As for money managers, there were plenty of them at Fidelity during the late 90s who plowed cash into some stocks that were clearly inflated. In fact, there were many money managers in the late 90s who did just that. The result was billions of dollars in lost cash. There were only a few investment vehicles that lasted through it without a loss. Among them were Berkshire-Hathaway and the Wellington Fund.

    Lastly, let me point out something that you may not have noticed. The Empire State Building. It was designed so that an airship could dock at the very top. However, no one was thinking just how dangerous it would be to dock an airship with a handful of passengers right over mid-town Manhattan. It did make for a nice design and radio tower, but that was not the intent.

    They had even built a ticket office and a lounge for passengers of airships. This is now the observation deck. After a few attempts to dock an airship, they decided it wasnt a good idea anymore.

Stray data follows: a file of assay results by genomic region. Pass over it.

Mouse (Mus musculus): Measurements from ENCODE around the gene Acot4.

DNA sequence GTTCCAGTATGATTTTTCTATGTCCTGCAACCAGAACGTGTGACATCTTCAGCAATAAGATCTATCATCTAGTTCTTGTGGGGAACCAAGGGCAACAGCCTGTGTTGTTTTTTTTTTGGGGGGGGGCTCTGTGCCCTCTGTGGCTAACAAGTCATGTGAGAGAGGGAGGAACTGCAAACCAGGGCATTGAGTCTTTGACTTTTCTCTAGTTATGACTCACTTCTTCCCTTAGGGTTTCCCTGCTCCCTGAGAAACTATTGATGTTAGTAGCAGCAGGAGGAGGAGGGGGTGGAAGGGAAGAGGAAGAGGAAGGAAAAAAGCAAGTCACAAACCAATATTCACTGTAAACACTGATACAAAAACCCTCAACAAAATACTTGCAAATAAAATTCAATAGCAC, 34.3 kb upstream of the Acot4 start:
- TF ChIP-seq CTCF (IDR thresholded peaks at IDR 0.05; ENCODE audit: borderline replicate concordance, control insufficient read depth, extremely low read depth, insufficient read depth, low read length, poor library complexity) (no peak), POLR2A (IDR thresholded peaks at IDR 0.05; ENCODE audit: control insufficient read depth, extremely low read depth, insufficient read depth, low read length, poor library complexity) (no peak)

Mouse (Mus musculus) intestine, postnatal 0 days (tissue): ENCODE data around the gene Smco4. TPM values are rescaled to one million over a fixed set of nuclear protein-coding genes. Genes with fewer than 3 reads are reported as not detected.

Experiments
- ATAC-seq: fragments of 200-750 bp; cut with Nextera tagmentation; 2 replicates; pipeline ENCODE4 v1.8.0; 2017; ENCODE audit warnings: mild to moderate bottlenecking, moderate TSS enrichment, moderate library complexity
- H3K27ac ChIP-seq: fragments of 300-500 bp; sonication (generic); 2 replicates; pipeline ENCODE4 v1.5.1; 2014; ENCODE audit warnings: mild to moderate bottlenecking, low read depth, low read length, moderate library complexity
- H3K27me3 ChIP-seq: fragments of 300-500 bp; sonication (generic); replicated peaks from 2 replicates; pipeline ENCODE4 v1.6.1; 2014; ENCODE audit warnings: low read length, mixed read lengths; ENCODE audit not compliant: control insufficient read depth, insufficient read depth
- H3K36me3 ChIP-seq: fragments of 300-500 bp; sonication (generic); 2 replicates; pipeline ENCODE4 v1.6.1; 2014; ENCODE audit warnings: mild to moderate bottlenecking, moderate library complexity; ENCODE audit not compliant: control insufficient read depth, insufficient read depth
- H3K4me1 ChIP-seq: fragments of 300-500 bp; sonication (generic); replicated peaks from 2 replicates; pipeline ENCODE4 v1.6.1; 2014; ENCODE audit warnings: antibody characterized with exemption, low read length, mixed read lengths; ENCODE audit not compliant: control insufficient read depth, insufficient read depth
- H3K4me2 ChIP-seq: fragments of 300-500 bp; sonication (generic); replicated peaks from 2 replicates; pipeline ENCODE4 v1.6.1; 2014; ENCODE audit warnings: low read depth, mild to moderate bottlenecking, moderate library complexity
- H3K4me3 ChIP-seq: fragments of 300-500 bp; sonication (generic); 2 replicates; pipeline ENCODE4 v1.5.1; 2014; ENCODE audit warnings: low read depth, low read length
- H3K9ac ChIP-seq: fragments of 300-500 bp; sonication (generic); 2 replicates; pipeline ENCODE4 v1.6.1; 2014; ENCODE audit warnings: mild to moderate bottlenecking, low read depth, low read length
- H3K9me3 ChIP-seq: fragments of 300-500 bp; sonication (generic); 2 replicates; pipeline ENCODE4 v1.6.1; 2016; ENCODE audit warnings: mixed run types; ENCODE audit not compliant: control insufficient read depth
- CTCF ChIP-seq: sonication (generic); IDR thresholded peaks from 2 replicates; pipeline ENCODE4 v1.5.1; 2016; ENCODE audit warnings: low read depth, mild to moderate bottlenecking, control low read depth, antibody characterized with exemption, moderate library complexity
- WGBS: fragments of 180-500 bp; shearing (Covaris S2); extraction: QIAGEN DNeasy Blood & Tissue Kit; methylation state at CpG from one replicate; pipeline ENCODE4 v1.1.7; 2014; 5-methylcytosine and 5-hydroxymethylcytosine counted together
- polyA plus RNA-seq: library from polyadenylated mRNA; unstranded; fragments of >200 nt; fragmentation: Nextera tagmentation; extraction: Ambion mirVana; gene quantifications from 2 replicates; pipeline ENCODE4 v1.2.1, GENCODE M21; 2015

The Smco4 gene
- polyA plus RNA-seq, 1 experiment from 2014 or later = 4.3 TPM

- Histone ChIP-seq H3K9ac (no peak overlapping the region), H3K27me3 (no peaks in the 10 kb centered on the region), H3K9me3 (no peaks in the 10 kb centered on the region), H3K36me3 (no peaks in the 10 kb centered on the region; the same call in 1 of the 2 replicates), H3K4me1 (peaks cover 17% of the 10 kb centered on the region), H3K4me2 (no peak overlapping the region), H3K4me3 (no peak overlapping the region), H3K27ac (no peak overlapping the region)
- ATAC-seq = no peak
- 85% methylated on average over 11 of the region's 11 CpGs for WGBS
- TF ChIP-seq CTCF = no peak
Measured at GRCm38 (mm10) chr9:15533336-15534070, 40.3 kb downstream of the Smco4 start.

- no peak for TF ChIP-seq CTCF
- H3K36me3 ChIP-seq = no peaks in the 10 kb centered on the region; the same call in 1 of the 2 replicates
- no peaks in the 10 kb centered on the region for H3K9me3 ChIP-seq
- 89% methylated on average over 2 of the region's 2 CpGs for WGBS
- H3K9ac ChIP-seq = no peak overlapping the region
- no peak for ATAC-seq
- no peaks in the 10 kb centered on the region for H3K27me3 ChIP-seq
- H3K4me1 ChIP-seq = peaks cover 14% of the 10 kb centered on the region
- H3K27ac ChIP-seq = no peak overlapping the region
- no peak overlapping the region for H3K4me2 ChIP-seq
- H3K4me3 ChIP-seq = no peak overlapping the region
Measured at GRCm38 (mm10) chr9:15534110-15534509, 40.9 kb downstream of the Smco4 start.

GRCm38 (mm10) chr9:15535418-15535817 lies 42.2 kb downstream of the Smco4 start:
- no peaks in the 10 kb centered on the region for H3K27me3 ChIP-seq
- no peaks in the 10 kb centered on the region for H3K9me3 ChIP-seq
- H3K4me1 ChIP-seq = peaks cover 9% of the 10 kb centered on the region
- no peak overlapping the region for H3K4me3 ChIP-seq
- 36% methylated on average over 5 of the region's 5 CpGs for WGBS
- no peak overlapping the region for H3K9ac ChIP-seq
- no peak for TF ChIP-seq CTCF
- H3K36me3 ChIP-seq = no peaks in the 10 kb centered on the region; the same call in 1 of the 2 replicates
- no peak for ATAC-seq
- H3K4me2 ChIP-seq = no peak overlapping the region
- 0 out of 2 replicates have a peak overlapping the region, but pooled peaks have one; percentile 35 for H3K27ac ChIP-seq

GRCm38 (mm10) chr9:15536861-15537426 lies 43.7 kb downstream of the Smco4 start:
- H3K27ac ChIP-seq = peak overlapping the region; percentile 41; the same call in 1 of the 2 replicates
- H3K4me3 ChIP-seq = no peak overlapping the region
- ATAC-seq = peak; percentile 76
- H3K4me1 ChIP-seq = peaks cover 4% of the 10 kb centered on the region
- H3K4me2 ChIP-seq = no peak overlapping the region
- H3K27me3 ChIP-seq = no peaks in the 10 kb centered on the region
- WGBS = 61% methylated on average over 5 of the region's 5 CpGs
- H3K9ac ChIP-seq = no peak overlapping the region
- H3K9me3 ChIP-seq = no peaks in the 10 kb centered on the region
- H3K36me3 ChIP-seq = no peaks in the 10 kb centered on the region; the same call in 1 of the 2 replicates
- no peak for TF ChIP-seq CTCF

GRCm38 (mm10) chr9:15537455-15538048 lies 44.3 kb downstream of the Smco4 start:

A group of "professionals" had designed the Empire State Building and men with large amounts of cash&knowledge were in charge of the project. However, they clearly missed the most obvious fact. Why would you want to dock a large airship filled with hydrogen over midtown Manhattan?

    There is a crowd of "professionals" that use Route 208-Route 4 in New Jersey to get to Manhattan everyday. Everyday at a certain time in the morning, the road is completely jammed. If they would only show up on the same road 30 minutes early, then there is no traffic. In the many decades that I have used this road, no one has ever figured it out. Similiarly, there is a McDonalds and Donkin Donuts drive-thru that everyone seems to use at the same time with cars coming out the sides. If they would just get there at the right times.

    I have concluded that everyone is human and there are very few "professionals". The only real professionals in the market are the well known names that we have all heard of like Eddie Lambert, T. Boone Pickens and Warren Buffett. Everyone else just seems lucky and were at the right place at the right time.